- Baked in ghee is called ‘Malpoove’ (‘Aup Ghritvantam’).
- Honey was used as a sweetener.
- The description of salt is not found in the Rigveda.
- The cow (‘Aghnya’) is said to mean that which should not be slaughtered.
- Although the Aryans used to eat cow’s meat on various auspicious occasions.
- The ‘Satapatha’ prescribes to serve the meat of a giant Vrishabha or goat to the guest in the Brahmin.
Gradually the consumption of cow’s meat was stopped and it was declared holy.
‘Soma’ and ‘Sura’ were the favorite beverages of the Aryans.
In the ninth mandala of Rigveda, ‘Soma’ is praised.
1- Nivi – was worn below the waist.
2- Vasas – The main garment worn above the waist.
3- Adhivasas – It was a sheet or cover.
Both men and women wore turbans.
Aryan women used to wear different types of ornaments – ear-flowers, neck-rings, sterns in hands, khaduye in feet, garlands of pearls around the neck, etc.
The barber is called ‘Vapta’ in the Rigveda.
Means of entertainment of pre-Vedic Aryans
Chariot races, horse races, and dice were the main means of entertainment. People used to gamble too. Instruments of music such as dance, veena, flute etc. were also used.
Economic life of the pre-Vedic Aryans
- Agriculture and animal husbandry were the main occupations of the Aryans.
- The land was called ‘Urvara’ or ‘Kshetra’.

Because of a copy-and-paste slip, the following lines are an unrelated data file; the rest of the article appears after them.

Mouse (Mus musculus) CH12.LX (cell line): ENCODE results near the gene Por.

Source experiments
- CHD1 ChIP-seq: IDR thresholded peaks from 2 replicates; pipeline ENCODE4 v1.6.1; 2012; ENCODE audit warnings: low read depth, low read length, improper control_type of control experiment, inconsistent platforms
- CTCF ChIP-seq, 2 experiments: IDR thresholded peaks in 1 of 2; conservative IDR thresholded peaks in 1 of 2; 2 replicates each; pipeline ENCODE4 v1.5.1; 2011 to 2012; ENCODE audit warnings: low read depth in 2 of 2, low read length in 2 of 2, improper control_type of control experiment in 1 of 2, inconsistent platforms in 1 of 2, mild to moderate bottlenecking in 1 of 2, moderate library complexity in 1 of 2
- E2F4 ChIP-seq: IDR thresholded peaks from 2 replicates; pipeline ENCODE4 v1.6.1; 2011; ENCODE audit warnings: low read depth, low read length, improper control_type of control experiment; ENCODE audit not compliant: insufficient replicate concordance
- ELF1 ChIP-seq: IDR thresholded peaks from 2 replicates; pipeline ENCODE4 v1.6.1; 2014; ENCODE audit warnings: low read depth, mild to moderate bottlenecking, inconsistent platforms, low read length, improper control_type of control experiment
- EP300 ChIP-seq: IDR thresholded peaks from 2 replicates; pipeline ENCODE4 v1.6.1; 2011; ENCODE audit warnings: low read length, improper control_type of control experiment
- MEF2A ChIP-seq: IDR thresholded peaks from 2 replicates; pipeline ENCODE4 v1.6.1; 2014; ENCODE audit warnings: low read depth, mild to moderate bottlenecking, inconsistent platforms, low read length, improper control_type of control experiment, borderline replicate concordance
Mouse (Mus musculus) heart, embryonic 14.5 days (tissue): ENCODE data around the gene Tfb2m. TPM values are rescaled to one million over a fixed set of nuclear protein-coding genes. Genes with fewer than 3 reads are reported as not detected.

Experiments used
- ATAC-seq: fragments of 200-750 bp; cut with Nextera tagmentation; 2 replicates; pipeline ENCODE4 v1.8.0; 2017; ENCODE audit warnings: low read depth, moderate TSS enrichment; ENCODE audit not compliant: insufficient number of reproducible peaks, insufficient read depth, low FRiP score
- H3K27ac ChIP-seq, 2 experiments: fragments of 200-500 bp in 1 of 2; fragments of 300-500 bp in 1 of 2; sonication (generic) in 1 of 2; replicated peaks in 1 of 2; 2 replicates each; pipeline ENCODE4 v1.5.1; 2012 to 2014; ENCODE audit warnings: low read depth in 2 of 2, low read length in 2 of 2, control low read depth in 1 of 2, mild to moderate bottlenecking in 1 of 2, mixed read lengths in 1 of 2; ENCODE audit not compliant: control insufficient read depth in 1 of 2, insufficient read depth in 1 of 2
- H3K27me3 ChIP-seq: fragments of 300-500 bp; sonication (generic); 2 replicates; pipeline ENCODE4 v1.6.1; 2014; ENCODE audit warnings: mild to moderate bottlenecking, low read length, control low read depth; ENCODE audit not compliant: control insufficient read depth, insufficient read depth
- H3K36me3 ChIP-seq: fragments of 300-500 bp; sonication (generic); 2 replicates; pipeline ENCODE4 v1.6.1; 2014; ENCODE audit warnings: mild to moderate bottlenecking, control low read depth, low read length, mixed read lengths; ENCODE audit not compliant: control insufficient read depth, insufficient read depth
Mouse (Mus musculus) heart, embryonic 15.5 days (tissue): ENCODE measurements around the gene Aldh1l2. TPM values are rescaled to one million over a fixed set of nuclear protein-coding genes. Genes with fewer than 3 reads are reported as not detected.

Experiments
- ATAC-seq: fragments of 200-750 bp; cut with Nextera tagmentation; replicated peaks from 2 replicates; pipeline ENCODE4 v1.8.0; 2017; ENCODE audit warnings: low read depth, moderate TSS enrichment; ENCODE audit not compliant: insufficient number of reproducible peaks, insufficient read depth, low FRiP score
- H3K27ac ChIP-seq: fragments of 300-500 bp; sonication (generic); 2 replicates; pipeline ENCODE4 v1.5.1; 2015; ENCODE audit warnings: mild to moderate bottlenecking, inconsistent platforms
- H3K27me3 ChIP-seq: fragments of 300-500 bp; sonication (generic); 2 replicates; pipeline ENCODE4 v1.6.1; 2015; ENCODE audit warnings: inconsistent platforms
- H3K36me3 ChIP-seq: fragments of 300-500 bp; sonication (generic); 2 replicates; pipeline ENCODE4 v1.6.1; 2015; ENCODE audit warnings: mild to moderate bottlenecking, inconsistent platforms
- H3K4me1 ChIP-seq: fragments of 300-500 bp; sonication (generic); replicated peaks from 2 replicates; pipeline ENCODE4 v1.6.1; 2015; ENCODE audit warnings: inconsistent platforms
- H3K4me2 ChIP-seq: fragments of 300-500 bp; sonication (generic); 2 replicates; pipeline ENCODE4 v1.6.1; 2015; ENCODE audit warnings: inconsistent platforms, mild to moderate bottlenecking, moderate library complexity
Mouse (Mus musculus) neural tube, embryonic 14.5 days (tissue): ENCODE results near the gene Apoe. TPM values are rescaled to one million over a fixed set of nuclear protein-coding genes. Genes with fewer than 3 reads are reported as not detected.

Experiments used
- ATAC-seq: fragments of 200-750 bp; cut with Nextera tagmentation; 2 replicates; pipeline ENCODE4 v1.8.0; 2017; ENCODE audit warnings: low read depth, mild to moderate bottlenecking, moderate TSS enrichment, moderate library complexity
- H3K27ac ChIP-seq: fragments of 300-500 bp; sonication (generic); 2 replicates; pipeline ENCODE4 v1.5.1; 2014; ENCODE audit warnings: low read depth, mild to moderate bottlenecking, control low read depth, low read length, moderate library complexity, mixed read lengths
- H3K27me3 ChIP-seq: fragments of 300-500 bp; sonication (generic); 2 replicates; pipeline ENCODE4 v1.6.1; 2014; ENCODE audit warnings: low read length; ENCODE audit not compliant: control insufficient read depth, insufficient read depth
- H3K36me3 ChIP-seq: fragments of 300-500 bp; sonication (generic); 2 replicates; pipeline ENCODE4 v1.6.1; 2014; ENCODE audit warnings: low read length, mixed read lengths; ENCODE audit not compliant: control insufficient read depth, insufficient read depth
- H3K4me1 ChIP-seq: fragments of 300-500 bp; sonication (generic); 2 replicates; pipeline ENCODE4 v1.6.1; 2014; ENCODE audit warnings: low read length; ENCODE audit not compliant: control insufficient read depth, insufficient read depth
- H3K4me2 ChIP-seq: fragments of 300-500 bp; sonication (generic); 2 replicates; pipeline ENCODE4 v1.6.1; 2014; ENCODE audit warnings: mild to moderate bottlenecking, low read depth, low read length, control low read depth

- Farming was done with the help of plows and oxen.
- Irrigation was done from wells.
- Manure was used.
- The Rigvedic Aryans were not familiar with rice.
- Animals such as cow, bull, sheep, goat, donkey, dog etc. were reared.
- The horse was the favorite animal of the Aryans.
- The Aryans were not familiar with the elephant.
- The cow is called ‘Ashtakarni’ (eight holes in the ear).
- The Aryans were mainly pastoralists.
- Agriculture is mentioned 24 times in Rigveda.
Rigvedic trade and commerce
- The merchants are called ‘Pani’.
- The ‘Panis’ have been called usurers (Veknat).
- ‘Nishk’ was the medium of exchange.
- The sea is mentioned in the Rigveda. There is also mention of a ship with a hundred hulls.
- The wealth received from the sea is called – ‘Vasuni Samudrat’.
- Vaishyas mainly did business and Shudras served all the three Varnas.
- For carpenter – ‘Taksha’
- Metalworkers – ‘Karma’
- For weaver – ‘Y’
- Cotton and wool clothes were made.
Rigvedic religion and religious beliefs
The gods of Rigvedic period are divided into three parts-:
(1) Dyu Lok or the gods of the sky, such as Surya, Savita, Mitra, Pusha, Vishnu, Varuna and Mitra.
(2) The cosmic gods, – Indra, Vayu, Marut and Parjanya.
(3) Prithvi – the local deities, viz., Agni, Soma and Prithvi.
The Vedic Aryans composed various hymns and hymns in praise of them, considering all the powers of nature that are visible in the different regions of the world of duality, space of space and earth.
Many goddesses are also mentioned in the Vedas in the form of Aditi, Usha, Saraswati etc., and many mantras have been composed in their eulogy.
Although most of the Vedic gods and goddesses are embodiments of natural forces and beings, there are some deities who can be understood as expressions. Human beings have various feelings of reverence, manyu (anger) etc., they have also been given a divine form in the Vedas.
- Aryans were polytheists.
- The goddess of the forest has been called ‘Akhyani’.
- The foremost deity was Indra.
- Varuna is said to be the god of the world.
- Saraswati was the most sacred river.
- Agni is said to be the messenger between the earth and the sky.
- Agni is said to be the form of the sun – ‘Bhuvanachakshu’.
- The gods loved somersaults.